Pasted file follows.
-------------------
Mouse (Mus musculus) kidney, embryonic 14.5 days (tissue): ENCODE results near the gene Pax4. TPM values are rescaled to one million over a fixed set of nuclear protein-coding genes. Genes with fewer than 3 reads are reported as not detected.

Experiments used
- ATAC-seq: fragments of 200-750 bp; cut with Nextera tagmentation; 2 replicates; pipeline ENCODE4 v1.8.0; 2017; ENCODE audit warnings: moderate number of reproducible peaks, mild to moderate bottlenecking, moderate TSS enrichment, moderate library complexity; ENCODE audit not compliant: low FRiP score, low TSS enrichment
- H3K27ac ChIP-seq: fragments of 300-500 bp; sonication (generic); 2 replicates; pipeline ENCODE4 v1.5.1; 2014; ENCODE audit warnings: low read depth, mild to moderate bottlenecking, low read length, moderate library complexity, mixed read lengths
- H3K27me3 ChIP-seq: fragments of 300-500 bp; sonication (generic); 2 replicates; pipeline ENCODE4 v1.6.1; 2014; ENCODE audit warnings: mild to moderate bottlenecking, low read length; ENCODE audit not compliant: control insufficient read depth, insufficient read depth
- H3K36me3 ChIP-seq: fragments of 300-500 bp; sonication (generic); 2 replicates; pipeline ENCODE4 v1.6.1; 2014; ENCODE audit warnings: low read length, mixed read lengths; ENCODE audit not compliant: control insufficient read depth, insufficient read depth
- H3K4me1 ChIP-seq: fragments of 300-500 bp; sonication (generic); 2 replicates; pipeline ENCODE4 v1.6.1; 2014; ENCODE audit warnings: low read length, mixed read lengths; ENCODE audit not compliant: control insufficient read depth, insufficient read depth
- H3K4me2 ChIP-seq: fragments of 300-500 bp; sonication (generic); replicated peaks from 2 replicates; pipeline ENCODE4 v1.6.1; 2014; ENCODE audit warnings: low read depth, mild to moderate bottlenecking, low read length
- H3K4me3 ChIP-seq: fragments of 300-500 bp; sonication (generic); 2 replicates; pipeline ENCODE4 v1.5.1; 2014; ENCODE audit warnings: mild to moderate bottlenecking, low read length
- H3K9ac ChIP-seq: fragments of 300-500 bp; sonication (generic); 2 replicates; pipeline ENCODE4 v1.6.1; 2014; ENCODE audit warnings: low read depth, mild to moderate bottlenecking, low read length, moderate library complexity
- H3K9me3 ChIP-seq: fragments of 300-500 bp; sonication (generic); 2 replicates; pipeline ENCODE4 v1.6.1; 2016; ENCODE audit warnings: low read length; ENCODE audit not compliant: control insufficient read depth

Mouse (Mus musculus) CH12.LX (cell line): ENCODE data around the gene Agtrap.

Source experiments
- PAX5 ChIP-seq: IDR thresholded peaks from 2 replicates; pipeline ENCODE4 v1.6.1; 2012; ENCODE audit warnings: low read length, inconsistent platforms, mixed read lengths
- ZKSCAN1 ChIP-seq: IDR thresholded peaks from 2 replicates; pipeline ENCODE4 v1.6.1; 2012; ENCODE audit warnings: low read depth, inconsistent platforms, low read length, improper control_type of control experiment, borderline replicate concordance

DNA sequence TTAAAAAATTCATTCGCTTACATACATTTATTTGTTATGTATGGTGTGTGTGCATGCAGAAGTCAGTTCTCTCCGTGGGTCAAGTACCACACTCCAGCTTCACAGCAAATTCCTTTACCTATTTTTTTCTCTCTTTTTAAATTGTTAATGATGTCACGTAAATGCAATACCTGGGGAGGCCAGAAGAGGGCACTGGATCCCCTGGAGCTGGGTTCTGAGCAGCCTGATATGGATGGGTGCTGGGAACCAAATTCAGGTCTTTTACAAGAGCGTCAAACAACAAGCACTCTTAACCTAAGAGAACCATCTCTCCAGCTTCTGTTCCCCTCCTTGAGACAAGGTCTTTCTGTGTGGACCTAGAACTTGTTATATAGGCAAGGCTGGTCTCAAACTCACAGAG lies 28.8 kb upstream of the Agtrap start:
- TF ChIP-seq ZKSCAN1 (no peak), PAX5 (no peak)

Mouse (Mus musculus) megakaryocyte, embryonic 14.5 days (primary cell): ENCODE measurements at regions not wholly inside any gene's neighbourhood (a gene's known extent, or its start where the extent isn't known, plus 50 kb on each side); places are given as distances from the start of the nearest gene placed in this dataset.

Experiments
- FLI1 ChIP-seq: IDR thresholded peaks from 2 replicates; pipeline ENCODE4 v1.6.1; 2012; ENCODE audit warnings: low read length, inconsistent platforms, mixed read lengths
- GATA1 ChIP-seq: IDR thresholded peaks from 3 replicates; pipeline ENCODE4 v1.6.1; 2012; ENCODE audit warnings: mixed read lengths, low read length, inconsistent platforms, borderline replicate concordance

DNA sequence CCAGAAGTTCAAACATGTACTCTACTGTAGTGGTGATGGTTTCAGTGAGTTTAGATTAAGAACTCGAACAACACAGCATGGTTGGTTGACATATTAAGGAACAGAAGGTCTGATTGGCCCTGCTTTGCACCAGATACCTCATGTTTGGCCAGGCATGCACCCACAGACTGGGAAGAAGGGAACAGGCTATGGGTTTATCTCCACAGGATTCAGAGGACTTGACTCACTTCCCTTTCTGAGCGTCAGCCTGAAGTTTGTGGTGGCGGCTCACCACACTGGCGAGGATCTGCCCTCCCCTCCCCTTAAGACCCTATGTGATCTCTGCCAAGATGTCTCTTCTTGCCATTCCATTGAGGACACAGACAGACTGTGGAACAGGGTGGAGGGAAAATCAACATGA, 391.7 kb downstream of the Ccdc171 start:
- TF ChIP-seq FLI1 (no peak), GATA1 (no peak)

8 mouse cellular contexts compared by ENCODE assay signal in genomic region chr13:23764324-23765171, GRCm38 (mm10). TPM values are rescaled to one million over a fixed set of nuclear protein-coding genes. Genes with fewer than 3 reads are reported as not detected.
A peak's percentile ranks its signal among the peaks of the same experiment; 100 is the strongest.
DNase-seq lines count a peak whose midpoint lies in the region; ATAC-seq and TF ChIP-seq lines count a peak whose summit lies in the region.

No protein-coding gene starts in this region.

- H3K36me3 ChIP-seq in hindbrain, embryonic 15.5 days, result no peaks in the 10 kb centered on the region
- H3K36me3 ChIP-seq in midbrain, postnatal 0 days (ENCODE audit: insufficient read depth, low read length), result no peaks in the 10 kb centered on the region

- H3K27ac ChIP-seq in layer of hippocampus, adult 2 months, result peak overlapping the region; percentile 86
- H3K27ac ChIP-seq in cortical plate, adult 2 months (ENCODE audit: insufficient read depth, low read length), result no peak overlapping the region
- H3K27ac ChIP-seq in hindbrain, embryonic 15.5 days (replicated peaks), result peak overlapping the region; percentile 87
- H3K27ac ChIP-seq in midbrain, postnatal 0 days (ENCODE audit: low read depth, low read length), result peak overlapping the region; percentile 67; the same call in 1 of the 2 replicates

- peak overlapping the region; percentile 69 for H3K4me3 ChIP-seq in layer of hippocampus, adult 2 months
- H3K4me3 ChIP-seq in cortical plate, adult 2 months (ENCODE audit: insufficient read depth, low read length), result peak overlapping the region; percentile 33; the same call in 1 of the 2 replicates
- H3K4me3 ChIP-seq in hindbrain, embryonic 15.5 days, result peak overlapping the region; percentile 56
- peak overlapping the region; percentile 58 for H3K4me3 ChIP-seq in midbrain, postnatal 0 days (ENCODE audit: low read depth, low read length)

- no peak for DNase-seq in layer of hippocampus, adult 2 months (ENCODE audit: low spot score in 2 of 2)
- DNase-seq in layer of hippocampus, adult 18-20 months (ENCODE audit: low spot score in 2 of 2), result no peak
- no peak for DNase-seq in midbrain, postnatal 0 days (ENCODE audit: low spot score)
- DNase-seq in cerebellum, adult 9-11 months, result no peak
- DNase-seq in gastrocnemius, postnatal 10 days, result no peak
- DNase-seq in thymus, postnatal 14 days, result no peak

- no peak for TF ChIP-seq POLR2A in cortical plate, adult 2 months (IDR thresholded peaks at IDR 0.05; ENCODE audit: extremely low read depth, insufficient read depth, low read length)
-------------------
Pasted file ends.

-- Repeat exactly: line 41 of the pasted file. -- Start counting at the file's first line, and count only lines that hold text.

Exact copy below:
- DNase-seq in cerebellum, adult 9-11 months, result no peak